So, here it is. If you don’t ask you get no answer. There is a Malay saying: Segan bertanya, sesat jalan (Shy to ask, you lose your way).
This is what I always tell patients. Before you do anything – be it surgery, chemotherapy, radiotherapy or even taking drugs – ask the doctor first of the possible and expected outcome. Why the rush to get things done? Ask if what he is going to do or giving you is going to cure you or not. Then evaluate his answer or response. What he says, how he says it and how he addresses your concern (including his body language) will tell you where you are heading for.
I was a bit baffled that night. I asked KB and his family – what made the surgeon say that damaging “confession” – nine out of ten patients whom he operated on died. In what context or under what circumstance did he say such a thing? I got this answer. KB was unhappy because the chemo was “killing” him and he complained to the surgeon about it. He was reluctant to go on further with the chemo – in spite of having received seven “shots” already. In an effort to make KB comply with his instruction, perhaps “threatening” KB with a possible death would do the trick?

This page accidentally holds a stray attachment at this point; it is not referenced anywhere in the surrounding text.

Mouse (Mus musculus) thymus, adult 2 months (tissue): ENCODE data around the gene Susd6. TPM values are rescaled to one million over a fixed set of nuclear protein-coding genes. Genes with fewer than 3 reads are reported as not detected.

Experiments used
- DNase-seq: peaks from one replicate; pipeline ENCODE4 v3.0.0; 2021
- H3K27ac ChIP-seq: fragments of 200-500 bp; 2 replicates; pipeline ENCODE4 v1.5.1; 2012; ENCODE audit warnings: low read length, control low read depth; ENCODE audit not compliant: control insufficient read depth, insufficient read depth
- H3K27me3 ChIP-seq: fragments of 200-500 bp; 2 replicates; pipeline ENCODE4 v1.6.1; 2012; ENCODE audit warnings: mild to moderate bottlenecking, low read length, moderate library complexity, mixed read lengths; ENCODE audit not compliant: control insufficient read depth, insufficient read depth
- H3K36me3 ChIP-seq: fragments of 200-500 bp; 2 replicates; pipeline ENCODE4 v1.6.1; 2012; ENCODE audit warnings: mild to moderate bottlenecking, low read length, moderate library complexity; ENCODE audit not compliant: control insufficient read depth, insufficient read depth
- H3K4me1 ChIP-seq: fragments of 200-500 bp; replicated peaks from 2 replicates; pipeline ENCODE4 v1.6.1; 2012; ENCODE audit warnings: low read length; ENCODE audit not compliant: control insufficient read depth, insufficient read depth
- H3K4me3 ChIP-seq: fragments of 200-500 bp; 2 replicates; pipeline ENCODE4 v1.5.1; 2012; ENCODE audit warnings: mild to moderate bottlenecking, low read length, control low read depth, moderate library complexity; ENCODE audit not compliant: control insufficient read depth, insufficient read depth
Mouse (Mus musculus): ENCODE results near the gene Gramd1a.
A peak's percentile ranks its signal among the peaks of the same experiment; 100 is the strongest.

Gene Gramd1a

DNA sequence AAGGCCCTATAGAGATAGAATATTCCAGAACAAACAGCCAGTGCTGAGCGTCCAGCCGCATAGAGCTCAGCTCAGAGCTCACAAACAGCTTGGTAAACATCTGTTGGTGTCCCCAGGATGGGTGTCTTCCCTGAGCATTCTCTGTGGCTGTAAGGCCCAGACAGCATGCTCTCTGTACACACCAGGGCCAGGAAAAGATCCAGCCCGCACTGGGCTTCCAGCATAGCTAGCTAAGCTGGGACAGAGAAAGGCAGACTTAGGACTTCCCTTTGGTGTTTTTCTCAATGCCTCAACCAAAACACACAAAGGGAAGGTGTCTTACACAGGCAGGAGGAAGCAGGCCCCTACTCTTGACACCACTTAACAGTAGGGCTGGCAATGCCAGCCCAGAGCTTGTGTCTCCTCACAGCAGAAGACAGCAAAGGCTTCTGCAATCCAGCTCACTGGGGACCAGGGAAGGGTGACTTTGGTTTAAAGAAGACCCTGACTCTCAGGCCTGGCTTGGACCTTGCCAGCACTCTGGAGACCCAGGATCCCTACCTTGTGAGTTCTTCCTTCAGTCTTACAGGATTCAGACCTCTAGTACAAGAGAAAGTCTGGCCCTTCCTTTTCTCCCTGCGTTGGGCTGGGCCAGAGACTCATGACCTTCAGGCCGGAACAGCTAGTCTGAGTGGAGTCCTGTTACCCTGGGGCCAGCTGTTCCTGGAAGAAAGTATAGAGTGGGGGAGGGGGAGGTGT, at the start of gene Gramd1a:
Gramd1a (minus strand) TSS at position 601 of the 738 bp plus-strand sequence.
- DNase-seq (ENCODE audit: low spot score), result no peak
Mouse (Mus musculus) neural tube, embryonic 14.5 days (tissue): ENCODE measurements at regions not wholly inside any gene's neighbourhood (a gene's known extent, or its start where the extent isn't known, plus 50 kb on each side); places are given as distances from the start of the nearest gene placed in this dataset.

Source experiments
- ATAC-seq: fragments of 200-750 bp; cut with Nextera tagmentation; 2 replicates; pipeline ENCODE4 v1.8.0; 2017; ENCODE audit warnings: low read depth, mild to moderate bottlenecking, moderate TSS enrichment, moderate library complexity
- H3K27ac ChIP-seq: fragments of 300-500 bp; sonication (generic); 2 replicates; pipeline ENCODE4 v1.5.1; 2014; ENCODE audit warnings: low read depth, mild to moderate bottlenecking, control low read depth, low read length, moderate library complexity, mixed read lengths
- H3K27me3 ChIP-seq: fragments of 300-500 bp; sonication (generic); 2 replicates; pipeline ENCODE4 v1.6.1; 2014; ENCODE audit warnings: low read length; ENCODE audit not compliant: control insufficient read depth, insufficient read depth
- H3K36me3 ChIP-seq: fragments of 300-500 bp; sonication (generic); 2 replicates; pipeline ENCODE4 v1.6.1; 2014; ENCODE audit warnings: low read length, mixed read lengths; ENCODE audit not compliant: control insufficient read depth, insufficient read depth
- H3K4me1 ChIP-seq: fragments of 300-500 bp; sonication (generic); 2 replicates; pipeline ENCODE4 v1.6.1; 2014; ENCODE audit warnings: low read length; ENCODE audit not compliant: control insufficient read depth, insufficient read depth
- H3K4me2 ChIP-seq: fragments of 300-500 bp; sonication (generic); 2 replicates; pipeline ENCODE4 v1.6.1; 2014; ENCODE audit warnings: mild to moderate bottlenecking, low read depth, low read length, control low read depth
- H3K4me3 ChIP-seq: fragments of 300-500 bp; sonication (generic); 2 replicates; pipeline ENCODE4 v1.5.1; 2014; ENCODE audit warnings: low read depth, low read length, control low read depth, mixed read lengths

But then why come out with such damaging statement? One is tempted to speculate that this “truth” has been lying buried in his heart all these days of his professional life but he could not share this truth with his patients. But once a while, things have to “explode” and be let out. Unfortunately for KB, this truth is revealed three years too late. What if KB was told that he had only a 10 percent chance of survival before he underwent the surgery? Would he go ahead with the surgery?
Why must doctors adopt the attitude that “we just don’t speak the truth fully”?
At CA Care we lay out our cards on the table – clearly and fully. When KB came to see us, I have made it clear that I would not be able to cure him at all. But I promise to do my best to help him – the way that I know how. I told him to keep to the good diet. Cancer patients cannot eat anything they like. I am aware that most patients are disappointed and they never come back again after hearing my “lecture.” That is okay – it is better to be honest and become unpopular with patients than misleading them. The wise words of Rabbi Harold Kushner came to mind. In this world we have a choice on how we conduct our affairs: “There is the morality of cleverness and wit, in which success means getting the better of the other person by means of a slick business deal or a clever answer. Then there is the morality of righteousness, in which the highest good is thoughtfulness toward others. The worst sin is hurting another person.”